A corresponding report by Benedicte Savoy (Fr.) and Felwine Sarr (Sen.), which is to be presented this Friday, could have tangible consequences not only for French Museums but for other international museums as well.
The report contains recommendations regarding the need for the restitution of "any objects taken by force or presumed to be acquired through inequitable conditions" by foreigners during the French colonial era in Africa, according to The New York Times, which has a copy of the upcoming report.
The use of the controversial word "restitution" (which means, according to the Cambridge Dictionary, "the return of objects that were stolen or lost" / "payment made for damage or loss") was justified by the authors of the report by that they were calling for the return of valuables that had been obtained through "theft, looting, despoilment, trickery, and forced consent," according to ArtNet News.
The mechanism for restitution suggested in the report stipulates that "a request would have to be lodged by an African country, based on inventory lists which we will have sent them."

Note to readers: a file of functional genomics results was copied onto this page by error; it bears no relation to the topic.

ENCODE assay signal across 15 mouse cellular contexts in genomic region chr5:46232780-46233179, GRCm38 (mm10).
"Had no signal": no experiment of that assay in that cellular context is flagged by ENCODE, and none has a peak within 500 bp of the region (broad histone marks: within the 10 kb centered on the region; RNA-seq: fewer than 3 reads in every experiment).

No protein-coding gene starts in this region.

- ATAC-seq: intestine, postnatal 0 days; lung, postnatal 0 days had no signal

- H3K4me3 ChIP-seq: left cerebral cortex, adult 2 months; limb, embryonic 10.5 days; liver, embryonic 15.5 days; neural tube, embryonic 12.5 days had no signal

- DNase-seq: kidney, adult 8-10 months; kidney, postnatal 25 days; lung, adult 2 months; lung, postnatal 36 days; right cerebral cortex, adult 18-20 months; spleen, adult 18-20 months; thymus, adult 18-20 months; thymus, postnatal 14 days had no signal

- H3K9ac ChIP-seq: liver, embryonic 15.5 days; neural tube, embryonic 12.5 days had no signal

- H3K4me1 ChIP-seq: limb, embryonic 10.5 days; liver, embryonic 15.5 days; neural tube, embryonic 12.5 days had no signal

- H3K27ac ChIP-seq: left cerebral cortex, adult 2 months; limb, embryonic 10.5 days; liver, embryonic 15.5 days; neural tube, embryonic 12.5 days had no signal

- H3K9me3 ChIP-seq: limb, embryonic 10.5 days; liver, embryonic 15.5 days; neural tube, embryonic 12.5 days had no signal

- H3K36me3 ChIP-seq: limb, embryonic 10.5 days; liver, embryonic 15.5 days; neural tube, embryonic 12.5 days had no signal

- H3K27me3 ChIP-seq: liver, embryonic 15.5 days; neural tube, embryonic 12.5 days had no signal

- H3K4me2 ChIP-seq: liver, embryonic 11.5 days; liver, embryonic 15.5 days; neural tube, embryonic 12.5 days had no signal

The discussion over the possible return of African cultural valuables has been ongoing since Macron's statement last year in a speech in front of students at a university in Ouagadougou in Burkina Faso, saying that he couldn't "accept that a large part of the cultural heritage of several African countries should be in France," elaborating on his statement by saying that "Africa's heritage cannot just be in European private collections and museums."
So far, there are concerns among museum curators who are afraid of the institutions becoming empty, as well as among French private collectors, who are expected to move their collections out of France to avoid the possible repercussions of the report, according to The Daily Mail.